Dean Huster

Well-Known Member
Zach, the cap from the transistor radio that you're pursuing will have anywhere from 10 to 100 times the maximum capacitance of the trimmer that you illustrated. That can make it very difficult to adjust if a portion of its range happens to cover what you need. In addition, its minimum cap value may actually be MORE than the maximum cap value of the trimmer, making it difficult to use in your original circuit unless you slide another cap in series with it.

Dean
 

Nigel Goodwin

Super Moderator
Most Helpful Member
Dean Huster said:
Zach, the cap from the transistor radio that you're pursuing will have anywhere from 10 to 100 times the maximum capacitance of the trimmer that you illustrated. That can make it very difficult to adjust if a portion of its range happens to cover what you need. In addition, its minimum cap value may actually be MORE than the maximum cap value of the trimmer, making it difficult to use in your original circuit unless you slide another cap in series with it.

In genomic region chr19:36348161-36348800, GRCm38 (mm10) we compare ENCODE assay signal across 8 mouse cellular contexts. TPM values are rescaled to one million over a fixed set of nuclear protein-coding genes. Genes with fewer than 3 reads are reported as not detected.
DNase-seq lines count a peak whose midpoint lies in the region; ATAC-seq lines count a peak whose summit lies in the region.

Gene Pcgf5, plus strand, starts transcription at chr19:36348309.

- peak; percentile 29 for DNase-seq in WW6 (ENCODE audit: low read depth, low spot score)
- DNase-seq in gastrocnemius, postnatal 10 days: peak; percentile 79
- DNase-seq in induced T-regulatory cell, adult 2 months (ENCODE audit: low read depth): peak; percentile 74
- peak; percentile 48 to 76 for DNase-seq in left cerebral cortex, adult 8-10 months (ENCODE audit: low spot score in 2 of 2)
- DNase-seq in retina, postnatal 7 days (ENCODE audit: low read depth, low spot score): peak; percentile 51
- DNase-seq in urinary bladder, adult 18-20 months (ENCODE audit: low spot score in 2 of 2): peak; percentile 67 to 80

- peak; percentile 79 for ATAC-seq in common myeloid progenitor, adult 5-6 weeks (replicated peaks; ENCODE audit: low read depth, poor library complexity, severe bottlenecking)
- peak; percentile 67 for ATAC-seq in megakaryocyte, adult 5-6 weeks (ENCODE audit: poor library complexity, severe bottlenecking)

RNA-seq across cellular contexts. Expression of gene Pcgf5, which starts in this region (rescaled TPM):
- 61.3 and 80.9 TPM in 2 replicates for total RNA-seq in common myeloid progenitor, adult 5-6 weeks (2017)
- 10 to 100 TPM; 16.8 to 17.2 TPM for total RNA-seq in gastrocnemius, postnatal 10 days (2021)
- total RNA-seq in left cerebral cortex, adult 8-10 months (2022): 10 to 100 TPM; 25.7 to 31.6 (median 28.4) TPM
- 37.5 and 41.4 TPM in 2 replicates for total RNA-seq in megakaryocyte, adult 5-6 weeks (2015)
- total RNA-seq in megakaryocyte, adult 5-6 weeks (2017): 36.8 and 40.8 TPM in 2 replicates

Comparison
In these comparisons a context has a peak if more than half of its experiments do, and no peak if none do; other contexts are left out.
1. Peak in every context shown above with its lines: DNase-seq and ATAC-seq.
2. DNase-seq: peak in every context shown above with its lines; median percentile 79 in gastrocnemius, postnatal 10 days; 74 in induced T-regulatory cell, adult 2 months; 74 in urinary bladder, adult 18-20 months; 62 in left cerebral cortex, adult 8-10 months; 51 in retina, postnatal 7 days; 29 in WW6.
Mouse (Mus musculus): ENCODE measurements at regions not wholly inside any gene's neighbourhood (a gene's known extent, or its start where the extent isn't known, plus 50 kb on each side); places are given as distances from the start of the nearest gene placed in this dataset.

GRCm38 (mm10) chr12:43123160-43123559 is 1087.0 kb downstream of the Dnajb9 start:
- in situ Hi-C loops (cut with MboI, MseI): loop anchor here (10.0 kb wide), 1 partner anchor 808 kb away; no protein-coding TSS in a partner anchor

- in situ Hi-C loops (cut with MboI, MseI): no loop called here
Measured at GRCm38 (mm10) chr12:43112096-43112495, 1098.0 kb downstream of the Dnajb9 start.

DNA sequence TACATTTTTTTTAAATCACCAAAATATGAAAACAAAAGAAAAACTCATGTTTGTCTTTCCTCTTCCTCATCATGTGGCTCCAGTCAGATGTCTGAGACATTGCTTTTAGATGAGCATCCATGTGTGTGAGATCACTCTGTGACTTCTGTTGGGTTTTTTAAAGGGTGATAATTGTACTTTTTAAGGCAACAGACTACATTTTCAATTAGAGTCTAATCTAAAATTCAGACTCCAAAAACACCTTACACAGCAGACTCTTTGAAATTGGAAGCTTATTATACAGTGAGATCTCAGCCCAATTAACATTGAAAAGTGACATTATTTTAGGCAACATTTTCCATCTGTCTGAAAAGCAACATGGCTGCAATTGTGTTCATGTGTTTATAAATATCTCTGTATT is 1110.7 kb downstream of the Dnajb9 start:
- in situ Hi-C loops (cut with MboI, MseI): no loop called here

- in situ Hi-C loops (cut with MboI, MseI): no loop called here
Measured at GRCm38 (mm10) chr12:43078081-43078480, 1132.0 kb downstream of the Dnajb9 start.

Assuming it's an AM/FM radio, you use the FM (VHF) side, which will give the perfect value and range for the FM transmitter. There should be four variable capacitors in the tuning capacitor, two high capacitance for AM, and two low capacitance for FM.

If it's an AM only radio, as Dean says, it will be far too high a value.
 

zachtheterrible

Active Member
Believe it or not, i did anticipate that. thanx for the heads up though :lol:

btw, what approximate values am I looking at for the FM side of the capacitor?